Barbara to therapist (whose responses were not recorded while I taped this session over the phone):
Barbara: These days, I don't know how I am. I wake up almost every morning at 4 or 5 and then I have to write; I continue to work on this response to AM. And I write it in new ways and different ways, and I add new thoughts, and sometimes I can go back to sleep and sometimes I can't. And then I just get up and type stuff into my computer. It's like a creative high, a creative surge; it's a very weird state. Three days ago, after I had written again pages and pages with new and different thoughts, I fell asleep again and had a dream. In this dream I talked with AM in the way we used to talk, a friendly conversation, and suddenly she says: "You are history." And I say: "That's not true; I am working on a response to you. And I now KNOW that you have parts that you don't even account for." And then I say "good bye," and hang up the telephone in my dream. (laughing)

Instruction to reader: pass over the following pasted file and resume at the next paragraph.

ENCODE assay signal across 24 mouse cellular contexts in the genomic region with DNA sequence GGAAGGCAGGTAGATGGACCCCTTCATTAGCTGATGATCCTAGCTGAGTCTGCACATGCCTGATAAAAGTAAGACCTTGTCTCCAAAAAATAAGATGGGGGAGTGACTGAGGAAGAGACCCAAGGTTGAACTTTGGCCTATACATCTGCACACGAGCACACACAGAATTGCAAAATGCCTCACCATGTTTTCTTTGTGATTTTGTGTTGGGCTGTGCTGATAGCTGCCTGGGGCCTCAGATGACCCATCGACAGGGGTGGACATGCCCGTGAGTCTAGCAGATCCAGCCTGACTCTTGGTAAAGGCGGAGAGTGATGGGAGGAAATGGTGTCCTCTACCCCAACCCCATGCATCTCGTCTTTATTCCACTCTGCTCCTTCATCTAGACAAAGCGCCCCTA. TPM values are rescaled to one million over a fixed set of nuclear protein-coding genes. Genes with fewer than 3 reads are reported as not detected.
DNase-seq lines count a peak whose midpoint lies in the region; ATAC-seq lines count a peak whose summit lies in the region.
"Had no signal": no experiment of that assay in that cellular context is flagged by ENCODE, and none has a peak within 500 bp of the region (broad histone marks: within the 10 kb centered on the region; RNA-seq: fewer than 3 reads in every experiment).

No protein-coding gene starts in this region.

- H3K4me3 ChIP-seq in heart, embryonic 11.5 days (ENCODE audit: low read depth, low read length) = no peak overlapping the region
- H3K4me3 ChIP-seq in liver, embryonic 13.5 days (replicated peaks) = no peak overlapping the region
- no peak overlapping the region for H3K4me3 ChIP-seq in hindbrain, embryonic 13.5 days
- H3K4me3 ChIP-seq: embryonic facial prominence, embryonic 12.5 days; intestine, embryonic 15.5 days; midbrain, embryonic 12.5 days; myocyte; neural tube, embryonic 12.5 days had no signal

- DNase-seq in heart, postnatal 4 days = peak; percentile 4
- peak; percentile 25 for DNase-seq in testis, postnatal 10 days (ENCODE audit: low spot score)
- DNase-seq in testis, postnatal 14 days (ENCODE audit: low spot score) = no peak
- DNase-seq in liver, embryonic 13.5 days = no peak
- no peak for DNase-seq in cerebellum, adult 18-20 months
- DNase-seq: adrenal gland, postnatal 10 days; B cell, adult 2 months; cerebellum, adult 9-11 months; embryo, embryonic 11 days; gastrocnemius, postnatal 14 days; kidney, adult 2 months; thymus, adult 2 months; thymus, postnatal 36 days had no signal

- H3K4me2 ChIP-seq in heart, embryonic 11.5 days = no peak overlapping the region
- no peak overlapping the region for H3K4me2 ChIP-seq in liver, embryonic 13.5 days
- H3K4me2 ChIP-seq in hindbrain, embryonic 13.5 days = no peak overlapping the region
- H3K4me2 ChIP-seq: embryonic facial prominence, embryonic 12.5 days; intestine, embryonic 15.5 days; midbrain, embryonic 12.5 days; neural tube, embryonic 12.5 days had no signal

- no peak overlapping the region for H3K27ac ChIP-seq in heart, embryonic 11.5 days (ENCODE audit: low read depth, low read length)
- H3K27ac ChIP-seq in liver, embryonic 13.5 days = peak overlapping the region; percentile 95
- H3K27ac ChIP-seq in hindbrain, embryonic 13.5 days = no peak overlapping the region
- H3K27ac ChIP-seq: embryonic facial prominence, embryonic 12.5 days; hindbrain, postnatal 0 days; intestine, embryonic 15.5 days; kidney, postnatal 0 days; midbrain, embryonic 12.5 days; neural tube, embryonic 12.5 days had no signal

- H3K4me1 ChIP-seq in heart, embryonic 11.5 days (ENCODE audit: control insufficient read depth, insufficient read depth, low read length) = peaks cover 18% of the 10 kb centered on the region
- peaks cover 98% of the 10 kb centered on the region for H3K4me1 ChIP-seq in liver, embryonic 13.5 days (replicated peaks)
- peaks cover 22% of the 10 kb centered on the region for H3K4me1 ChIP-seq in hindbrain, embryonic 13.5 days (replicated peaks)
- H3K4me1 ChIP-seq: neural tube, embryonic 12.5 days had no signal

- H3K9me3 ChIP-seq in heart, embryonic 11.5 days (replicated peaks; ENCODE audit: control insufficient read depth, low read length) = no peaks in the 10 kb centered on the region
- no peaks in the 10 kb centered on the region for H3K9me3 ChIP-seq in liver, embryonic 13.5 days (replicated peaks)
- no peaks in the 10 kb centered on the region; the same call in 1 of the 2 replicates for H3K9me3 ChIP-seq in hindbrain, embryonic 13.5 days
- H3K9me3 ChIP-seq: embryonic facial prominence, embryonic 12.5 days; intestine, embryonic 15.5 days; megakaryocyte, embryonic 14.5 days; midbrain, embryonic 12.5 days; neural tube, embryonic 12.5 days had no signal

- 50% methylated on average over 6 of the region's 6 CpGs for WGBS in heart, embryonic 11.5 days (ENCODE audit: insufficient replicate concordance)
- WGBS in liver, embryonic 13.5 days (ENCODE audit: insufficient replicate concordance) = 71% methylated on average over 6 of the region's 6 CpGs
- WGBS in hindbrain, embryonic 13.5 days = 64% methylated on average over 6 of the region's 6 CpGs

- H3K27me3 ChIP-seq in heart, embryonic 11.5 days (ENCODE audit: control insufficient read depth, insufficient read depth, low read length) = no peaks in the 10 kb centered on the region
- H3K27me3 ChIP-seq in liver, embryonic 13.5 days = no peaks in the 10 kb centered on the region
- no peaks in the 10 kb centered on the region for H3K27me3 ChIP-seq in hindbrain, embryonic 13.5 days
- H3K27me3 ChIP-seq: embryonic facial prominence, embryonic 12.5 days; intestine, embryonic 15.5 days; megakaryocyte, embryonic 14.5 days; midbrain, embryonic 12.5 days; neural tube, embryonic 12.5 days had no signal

Yes, that's a good dream, I think. Yes. So I am working hard.
I had a terrible day on Sunday; I thought I was going crazy on Sunday. Maybe that's the part we need to work with today. I think it's the same that we did when we worked with my father and the incest. You know, when my anger always said: "Your father committed incest and your father is a terrible man." But the child would cry and say: "My father loves me. My father would never do that." We did this work for weeks.